THE publication in the Government Gazette of the hard copy of the report of the Farlam Commission of Inquiry into the incidents at Marikana in 2012 presents a suitable opportunity to reassess the reams of commentary critical of the findings of the commission.
It seems that, in their understandable haste to respond to the publication of the report last month, many of those who have chosen to comment in public, both commentators and counsel in the matter, have not seen the wood for the trees.
Three aspects bear mentioning, if for no other reason than to afford comfort to both the bereaved, whose breadwinners lost their lives in the incidents investigated, and the injured, whose civil claims for damages are pending. First, the effect of the “McCann principle” on the findings; second, the liability of Lonmin for the consequences of havoc wrought by strikers who took the lives of or injured nonstrikers, security personnel and policemen; and, third, the inadmissibility of certain evidence against shooters in subsequent criminal proceedings that may eventuate.
Contrary to what was argued by counsel for the police, the McCann principle is a part of our law. It was referred to, in a civil case against the state, with approval by the then acting judge president in the Umtata High Court, now Judge Mbuyiseli Madlanga of the Constitutional Court. The principle holds that the state is liable if it negligently puts police or security personnel in a position in which they feel obliged to shoot in self-defence.
The thinking of the European Court of Human Rights, which developed the principle, is that it is wrong for the state to hide behind the “private defence” and “self-defence” justifications for killing in circumstances that, were they better managed and controlled, would not have arisen. This is what happened at Marikana. Madlanga incorporated this sensible notion into the law of SA as part of our national commitment to protecting human rights. The commission makes express reference to the principle in chapters 3 and 23 of its report. The significance of the carefully crafted observations of the commission appears to have been lost on many commentators.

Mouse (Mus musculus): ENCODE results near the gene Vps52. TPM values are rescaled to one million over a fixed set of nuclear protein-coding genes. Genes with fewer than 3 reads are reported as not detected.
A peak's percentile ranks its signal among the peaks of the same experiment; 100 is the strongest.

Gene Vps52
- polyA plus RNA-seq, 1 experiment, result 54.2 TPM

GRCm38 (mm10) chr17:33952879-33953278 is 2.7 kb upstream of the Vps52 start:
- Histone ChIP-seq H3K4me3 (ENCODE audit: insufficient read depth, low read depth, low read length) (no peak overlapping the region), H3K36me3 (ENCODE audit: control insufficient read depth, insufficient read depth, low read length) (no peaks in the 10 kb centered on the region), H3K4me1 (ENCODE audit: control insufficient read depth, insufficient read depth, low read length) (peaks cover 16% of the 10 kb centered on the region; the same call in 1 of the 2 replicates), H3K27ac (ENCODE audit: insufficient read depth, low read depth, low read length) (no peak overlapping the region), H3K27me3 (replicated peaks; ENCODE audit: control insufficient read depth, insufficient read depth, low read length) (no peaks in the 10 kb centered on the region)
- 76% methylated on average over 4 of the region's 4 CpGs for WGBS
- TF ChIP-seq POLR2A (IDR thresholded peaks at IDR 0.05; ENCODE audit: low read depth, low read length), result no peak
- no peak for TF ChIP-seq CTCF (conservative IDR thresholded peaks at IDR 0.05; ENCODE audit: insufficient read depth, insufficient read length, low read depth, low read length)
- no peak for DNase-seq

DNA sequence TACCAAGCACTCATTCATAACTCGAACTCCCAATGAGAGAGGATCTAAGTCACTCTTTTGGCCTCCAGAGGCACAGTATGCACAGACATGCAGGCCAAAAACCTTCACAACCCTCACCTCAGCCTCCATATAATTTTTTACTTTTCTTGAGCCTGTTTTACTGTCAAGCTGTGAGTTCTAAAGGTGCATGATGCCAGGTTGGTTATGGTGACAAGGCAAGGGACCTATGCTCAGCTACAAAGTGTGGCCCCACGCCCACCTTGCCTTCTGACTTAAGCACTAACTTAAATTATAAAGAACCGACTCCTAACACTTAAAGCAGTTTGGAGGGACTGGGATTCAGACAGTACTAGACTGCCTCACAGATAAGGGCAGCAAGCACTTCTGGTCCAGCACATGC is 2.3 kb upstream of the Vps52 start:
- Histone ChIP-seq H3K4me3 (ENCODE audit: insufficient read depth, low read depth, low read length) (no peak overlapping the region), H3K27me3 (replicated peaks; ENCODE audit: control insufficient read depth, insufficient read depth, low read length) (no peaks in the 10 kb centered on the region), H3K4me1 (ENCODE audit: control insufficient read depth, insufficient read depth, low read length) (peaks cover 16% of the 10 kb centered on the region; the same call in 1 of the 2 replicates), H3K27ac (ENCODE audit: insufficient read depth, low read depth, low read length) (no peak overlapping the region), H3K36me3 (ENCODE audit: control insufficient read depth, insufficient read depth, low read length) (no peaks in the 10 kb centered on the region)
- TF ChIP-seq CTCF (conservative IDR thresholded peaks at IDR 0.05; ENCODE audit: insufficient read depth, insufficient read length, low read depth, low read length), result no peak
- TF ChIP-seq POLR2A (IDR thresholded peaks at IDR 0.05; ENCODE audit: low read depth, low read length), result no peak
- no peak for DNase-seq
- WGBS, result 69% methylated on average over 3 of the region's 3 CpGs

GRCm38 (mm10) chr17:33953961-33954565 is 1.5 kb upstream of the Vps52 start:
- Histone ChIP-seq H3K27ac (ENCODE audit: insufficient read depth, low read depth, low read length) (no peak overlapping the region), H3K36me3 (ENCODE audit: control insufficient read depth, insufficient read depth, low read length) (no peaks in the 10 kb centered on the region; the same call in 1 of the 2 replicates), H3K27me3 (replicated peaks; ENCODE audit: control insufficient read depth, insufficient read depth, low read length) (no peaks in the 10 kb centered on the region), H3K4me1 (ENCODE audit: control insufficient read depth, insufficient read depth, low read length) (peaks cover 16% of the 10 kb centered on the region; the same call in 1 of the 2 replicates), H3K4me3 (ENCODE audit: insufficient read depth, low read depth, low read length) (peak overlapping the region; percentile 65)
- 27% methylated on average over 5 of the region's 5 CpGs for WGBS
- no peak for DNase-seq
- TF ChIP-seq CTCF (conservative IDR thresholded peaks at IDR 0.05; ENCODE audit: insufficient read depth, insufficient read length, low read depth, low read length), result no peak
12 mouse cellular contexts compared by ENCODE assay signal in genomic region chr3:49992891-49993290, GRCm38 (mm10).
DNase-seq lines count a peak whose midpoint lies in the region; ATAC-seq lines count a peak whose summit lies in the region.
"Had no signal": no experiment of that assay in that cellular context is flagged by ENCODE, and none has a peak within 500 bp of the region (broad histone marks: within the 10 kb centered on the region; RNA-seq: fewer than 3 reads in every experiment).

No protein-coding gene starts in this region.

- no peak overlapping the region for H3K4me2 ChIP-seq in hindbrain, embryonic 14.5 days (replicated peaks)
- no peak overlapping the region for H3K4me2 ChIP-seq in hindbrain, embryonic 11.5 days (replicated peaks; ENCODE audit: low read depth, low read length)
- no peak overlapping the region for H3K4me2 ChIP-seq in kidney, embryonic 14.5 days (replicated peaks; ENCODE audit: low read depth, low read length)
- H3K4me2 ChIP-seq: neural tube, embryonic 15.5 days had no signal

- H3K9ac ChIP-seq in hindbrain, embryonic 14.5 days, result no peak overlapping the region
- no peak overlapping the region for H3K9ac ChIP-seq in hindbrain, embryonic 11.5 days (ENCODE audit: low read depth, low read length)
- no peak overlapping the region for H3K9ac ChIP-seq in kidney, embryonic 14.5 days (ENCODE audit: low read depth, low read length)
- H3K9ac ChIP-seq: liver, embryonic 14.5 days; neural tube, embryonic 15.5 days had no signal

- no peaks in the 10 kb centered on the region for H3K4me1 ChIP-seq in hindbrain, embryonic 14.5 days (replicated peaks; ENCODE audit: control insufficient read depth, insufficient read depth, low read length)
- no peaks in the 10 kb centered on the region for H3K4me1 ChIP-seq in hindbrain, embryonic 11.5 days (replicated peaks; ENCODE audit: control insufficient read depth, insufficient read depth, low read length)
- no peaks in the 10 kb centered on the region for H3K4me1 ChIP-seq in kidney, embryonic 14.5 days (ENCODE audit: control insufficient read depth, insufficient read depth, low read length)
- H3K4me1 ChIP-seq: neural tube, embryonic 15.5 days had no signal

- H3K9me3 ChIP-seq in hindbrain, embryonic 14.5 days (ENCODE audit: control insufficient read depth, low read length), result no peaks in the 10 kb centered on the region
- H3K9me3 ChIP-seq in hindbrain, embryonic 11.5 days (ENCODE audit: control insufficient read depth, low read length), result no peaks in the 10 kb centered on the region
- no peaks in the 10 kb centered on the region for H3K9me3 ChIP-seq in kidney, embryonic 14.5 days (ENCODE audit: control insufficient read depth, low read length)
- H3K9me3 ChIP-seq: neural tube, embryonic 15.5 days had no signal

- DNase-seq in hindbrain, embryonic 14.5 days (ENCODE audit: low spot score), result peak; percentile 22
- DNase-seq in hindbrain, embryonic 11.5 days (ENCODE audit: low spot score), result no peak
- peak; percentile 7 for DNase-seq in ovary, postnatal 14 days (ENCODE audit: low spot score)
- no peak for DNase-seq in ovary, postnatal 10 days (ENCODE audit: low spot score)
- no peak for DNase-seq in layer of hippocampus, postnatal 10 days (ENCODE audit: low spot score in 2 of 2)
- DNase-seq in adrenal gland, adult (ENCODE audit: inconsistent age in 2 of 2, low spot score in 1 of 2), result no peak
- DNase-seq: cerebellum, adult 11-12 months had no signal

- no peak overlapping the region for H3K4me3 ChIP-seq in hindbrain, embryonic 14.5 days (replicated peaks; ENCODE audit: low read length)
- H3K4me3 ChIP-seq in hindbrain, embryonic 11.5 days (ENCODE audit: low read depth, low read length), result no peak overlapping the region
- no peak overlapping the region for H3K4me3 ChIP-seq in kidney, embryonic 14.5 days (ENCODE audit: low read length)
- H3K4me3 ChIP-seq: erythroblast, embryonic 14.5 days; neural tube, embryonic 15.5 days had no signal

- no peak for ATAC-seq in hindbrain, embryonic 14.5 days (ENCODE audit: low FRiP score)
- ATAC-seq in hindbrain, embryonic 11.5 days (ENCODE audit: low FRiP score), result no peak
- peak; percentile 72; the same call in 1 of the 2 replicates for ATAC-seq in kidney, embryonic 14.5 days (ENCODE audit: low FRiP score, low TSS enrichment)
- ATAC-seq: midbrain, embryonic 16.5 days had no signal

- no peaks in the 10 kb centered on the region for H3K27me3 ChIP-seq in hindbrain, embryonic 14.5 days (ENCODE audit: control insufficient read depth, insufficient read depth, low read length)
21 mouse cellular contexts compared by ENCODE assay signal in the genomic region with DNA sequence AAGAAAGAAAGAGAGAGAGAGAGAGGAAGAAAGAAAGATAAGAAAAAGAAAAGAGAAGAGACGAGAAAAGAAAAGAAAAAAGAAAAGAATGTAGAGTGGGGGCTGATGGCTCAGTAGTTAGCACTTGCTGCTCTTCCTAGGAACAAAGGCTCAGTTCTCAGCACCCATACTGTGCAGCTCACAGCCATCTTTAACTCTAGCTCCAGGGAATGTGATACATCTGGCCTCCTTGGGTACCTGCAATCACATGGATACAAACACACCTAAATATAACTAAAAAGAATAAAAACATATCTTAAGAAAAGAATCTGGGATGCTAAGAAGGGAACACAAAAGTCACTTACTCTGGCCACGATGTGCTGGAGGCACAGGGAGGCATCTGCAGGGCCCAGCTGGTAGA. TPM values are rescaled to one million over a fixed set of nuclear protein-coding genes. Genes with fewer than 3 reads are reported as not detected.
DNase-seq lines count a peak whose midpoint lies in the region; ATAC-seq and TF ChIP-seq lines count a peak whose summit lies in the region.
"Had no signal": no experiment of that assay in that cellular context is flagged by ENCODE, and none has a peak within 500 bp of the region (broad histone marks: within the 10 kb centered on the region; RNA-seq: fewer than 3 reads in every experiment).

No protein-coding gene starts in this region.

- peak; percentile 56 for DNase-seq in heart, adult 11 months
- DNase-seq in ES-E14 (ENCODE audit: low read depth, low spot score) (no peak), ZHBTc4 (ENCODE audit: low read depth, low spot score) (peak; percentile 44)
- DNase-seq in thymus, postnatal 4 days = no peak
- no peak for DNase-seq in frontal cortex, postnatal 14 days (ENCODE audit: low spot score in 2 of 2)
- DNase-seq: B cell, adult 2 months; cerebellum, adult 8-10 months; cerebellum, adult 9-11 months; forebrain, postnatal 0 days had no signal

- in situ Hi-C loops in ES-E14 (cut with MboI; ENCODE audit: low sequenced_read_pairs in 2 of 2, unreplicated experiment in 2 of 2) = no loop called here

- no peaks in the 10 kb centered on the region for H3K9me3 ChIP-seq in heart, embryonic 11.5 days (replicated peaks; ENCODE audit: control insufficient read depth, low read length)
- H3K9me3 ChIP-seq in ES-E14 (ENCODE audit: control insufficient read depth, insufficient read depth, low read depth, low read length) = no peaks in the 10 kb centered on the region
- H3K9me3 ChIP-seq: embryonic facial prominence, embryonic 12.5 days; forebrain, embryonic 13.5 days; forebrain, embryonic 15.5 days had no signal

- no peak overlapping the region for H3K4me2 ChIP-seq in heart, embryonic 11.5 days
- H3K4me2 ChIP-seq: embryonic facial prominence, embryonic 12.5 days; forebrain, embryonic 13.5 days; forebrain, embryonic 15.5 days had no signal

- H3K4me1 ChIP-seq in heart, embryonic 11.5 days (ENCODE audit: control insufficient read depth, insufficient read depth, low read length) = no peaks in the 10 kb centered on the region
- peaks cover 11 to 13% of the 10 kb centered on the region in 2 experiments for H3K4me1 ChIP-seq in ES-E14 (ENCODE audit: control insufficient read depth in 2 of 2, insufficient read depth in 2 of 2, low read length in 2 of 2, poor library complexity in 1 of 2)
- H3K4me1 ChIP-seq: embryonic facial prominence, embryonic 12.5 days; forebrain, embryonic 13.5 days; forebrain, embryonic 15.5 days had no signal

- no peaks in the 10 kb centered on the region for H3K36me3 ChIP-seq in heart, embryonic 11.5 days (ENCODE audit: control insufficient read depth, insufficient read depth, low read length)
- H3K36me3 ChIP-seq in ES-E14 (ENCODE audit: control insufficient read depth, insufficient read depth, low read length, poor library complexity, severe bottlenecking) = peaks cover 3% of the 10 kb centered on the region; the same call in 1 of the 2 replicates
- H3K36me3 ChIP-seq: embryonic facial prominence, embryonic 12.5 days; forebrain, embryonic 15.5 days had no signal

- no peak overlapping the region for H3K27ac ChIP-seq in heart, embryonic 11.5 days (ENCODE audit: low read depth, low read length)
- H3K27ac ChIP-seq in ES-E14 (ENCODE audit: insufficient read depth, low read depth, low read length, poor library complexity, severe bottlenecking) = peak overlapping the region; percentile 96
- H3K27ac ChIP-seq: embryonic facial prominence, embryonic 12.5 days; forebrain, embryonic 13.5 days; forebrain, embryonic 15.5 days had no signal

The upshot of the findings on this aspect is that the state will have no valid defence to the merits of claims for damages arising out of the killing or injuring of miners in Marikana. A breach of the McCann principle is a sufficient basis for founding civil liability. The hard work put in by the commission and its evidence leaders on this crucial issue renders it unnecessary for the victims to engage in the arduous business of proving intention to kill or maim, despite the onus in civil proceedings being on the defendants to justify their actions.
Indeed, it is likely that the state will be well advised to accept civil liability and tender reasonable damages to all properly identified victims without delay. In litigation tactics, the sooner the tenders are made, the better. Claimants with good claims then run the risk of adverse costs awards, if the amounts tendered are sufficient. Legislation suggested by the Democratic Alliance to assist Marikana victims may not be needed if the state swiftly does the right thing and accepts civil liability on the basis of the McCann principle. This will have the effect, to the extent that this is possible, of saving face for the police involved in the decision making and in the firing of ammunition.
Miners would be well advised to rely on the McCann principle in order to achieve a concession of the merits of individual cases and to dispute, if necessary, only the quantum claimed by injured miners or the dependants of miners who were killed.